No doubt the visual tenor of the film added to Gore's above-politics lustre. Guggenheim, who directs television for HBO, casts the movie with a tastefully glossy sheen. It's one of the most perfect expressions of the zeros (that's 2000s) aesthetic: monochrome but deep-hued, sharply focused, elegant, stylish, like the iPod. And there's more than the faint whiff of moneyed good taste about the picture: even the director's last name suggests broad-minded, philanthropist, scrupulously maintained largesse. (I'm reminded of that evocative Fitzgerald line from The Great Gatsby: "Her voice is full of money.") With this presentation, environmentalism is repackaged; it's no longer a political issue, but now a fundamental tenet of right-thinking American society, akin to racial harmony and general prosperity.

Indeed, one of An Inconvenient Truth's great achievements was to yank the concern over global warming from the margins and place it squarely in the mainstream, selling it to Americans as something almost upwardly mobile. Gone were the turtle suits of Seattle and Davos, replaced by a well-groomed (if slightly stocky) man in a dark suit, travelling around the world, one hand on his laptop like a post-Information Age, nonviolent, Tennessee-accented James Bond. One of Gore's problems in the 2000 election was that he made an unconvincing populist. Though his Southern drawl has deepened by 2006, he is emphatically not a man of the people but a kind of Greek god. If I sound slightly incredulous, forgive me: I was deeply impressed by the movie's aesthetic appeal and admire the effectiveness of its "chicer than thou" strategy.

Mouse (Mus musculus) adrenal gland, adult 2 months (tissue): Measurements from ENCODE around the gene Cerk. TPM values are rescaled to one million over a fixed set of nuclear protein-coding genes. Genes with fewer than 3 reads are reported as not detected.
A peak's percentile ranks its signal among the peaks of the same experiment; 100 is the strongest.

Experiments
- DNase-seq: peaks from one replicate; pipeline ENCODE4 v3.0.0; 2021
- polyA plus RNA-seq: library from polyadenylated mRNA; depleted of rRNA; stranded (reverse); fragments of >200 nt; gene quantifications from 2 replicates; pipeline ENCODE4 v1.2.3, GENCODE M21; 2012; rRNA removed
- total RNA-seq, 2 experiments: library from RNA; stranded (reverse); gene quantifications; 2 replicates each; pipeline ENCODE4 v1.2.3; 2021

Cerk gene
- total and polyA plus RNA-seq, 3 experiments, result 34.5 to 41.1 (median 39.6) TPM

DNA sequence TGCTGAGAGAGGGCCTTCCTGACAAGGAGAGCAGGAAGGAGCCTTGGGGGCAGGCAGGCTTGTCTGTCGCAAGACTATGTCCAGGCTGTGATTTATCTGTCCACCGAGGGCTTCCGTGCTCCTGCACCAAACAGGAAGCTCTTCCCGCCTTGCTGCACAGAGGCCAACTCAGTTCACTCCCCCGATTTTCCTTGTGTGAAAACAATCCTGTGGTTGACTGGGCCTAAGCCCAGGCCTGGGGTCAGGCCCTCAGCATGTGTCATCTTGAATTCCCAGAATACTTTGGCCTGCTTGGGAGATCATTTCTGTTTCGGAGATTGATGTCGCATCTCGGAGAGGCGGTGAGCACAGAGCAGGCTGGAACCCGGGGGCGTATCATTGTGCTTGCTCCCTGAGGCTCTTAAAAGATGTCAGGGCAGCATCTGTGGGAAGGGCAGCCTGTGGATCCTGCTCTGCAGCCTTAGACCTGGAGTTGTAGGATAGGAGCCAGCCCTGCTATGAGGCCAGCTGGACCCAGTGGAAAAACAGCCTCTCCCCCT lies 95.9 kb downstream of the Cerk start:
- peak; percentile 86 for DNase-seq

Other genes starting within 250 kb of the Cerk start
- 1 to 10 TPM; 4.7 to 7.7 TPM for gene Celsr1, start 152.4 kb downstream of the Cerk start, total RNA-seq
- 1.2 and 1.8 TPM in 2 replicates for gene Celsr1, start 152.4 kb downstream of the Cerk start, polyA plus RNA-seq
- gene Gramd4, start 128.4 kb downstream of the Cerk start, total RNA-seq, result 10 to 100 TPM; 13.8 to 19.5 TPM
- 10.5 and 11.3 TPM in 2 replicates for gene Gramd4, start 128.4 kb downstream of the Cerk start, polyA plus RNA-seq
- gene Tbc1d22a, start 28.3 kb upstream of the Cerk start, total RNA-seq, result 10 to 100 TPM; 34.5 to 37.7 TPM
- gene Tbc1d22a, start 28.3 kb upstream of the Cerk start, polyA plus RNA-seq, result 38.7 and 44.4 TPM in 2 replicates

Nonetheless, An Inconvenient Truth attempts to ground its high-toned aristocratic aesthetic with flashbacks to Gore's past life, with mixed success. His tone softened and voice deepened for narration purposes, the son of a senator recalls his father's vast farm in Tennessee. Though always wooden (he's a bit looser and more comfortable now, but in part by embracing his inherent stiffness instead of running away from it) there was also a warm sincerity beneath the slightly robotic tones in Gore's delivery and presence that redeemed him in his political years. As Gore remembers simple childhood days spent in nature, and the way his sister's death from cancer stopped the family from harvesting tobacco (the point being that personalization awakens consciousness), and how his son's illness made him more intent to protect the earth for his children's and their children's futures, it can feel like the film is putting one over on us: mixing a dash of soft-news bio with its hard science sell. But Gore doesn't seem to be in on the joke, so it works to a certain extent.